As Wolfgang Goerlich, VP of Consulting with VioPoint states, “As simple as it sounds, getting security experience within IT itself is often overlooked. The Exchange administrator can gain security skills around email. The Cisco engineer can gain specific skills in network security. The web developer? You guessed it. They can gain secure development skills. Wherever the candidate is today, security overlaps their area of responsibility, and mastering that area is the crucial skill to transitioning to a cyber security role.”
Know how to code
Coding is another incredibly important skill to have if you are looking to work in cyber-security. Protecting software will mean searching through lines of code and understanding multiple programming languages in order to properly identify security threats. There are a number of programming languages, but learning the most popular ones and becoming an expert in those will serve you best.
“I typically recommend that folks become functional in Python and Ruby as well as developing strong Regular Expression (regex) skills. I also like to see that job candidates are fully function at a Linux/Mac BASH shell command line. Many of the tools and techniques that we use require the use of a non-Windows platform. Python, Ruby and BASH shell scripting are all useful for security testing, log file analysis and numerous other task,” states Brian Dykstra, CEO, Atlantic Data Forensics, Inc, “I would also recommend that job candidates be familiar with using a database like MySQL or SQLlite. Knowing how to function in a SQL environment is important for a number of tasks.”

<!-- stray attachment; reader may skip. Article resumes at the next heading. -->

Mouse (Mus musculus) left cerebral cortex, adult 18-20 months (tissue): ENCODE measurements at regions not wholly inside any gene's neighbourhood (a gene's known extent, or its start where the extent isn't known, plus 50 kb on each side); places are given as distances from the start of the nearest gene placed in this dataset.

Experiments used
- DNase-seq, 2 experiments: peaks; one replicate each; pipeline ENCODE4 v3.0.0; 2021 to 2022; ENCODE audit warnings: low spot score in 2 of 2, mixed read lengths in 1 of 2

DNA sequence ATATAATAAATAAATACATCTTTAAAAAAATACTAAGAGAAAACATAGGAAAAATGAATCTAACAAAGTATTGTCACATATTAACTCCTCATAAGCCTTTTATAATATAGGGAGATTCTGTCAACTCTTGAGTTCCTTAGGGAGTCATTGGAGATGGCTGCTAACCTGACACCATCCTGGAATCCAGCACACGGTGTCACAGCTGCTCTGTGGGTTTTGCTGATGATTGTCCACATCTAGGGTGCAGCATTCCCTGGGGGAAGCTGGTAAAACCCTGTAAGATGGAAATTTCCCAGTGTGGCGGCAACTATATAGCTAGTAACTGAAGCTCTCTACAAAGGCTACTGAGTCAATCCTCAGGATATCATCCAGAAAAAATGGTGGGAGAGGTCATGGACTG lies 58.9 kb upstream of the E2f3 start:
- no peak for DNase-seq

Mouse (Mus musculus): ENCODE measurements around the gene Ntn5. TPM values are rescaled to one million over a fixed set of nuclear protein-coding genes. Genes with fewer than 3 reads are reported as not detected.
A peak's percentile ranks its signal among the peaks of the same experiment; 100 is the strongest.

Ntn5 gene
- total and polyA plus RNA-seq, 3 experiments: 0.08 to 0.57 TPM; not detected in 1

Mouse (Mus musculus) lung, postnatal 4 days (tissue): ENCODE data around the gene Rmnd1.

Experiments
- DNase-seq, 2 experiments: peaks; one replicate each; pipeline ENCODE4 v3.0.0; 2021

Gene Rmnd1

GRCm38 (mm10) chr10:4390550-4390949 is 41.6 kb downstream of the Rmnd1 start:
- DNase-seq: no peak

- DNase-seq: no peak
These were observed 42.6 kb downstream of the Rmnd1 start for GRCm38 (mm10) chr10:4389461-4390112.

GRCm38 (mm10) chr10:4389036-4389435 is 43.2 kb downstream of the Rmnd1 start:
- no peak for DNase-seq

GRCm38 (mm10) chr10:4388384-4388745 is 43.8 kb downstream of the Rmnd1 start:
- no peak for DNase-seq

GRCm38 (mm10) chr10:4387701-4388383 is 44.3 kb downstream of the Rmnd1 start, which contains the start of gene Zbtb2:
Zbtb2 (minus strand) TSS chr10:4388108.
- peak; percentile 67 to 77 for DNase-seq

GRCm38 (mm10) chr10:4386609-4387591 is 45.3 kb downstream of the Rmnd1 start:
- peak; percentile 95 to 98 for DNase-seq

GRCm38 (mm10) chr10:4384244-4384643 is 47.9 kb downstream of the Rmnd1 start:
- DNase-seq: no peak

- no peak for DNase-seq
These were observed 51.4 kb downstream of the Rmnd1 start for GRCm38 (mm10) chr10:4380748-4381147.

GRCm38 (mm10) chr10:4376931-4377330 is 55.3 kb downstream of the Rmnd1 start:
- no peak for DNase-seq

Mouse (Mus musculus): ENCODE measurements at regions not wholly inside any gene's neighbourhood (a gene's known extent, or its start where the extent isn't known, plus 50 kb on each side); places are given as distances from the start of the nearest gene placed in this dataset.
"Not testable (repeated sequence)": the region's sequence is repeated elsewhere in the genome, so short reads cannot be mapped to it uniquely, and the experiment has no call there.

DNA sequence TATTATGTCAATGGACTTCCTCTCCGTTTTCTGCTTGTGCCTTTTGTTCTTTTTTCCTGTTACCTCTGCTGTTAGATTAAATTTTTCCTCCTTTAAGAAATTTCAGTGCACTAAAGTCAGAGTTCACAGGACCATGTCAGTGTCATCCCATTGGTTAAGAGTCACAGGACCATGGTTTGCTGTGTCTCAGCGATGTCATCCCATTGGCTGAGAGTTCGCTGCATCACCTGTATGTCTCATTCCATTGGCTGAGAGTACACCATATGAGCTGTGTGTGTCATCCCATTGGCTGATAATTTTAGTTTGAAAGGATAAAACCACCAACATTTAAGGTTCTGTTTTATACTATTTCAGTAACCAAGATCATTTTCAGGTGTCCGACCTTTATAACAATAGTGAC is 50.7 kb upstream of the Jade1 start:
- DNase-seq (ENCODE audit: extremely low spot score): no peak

Understand the cloud
The cloud is quikcly becoming the next big thing in storage and companies are starting to adopt this form of storage. It can create a lot of security questions, since oftentimes data might be stored on a third party server, and not a server owned by the company itself. Not to mention, employees might be using their own cloud storage to manage files, documents, and data that might contain sensitive company material. Therefore, understanding the cloud and cloud security is an important skill to add onto your resume if you want to pursue a future in cyber security.
Brian Dykstra, CEO of Atlantic Data Forensics suggests building a base knowledge of cloud technology, “Since ‘cloud’ is just a buzz word for data center it is always one of my number one recommendations for college students looking to get a start. Working at routine jobs in data centers builds a good knowledge base in physical security, networking, server equipment, backup, enterprise storage and so much more that while these jobs aren’t glamorous they build the solid IT foundation that I look for in job candidates.”
These are just a few of the ways you can transition from information technology to cyber security. The key is to gain expertise in as many areas as possible, and always have your eye on security. All technology needs to remain secure, so specializing in one area certainly won’t limit your job opportunities. And don’t forget to check out openings on Monster to find cyber security jobs and information technology jobs in your area.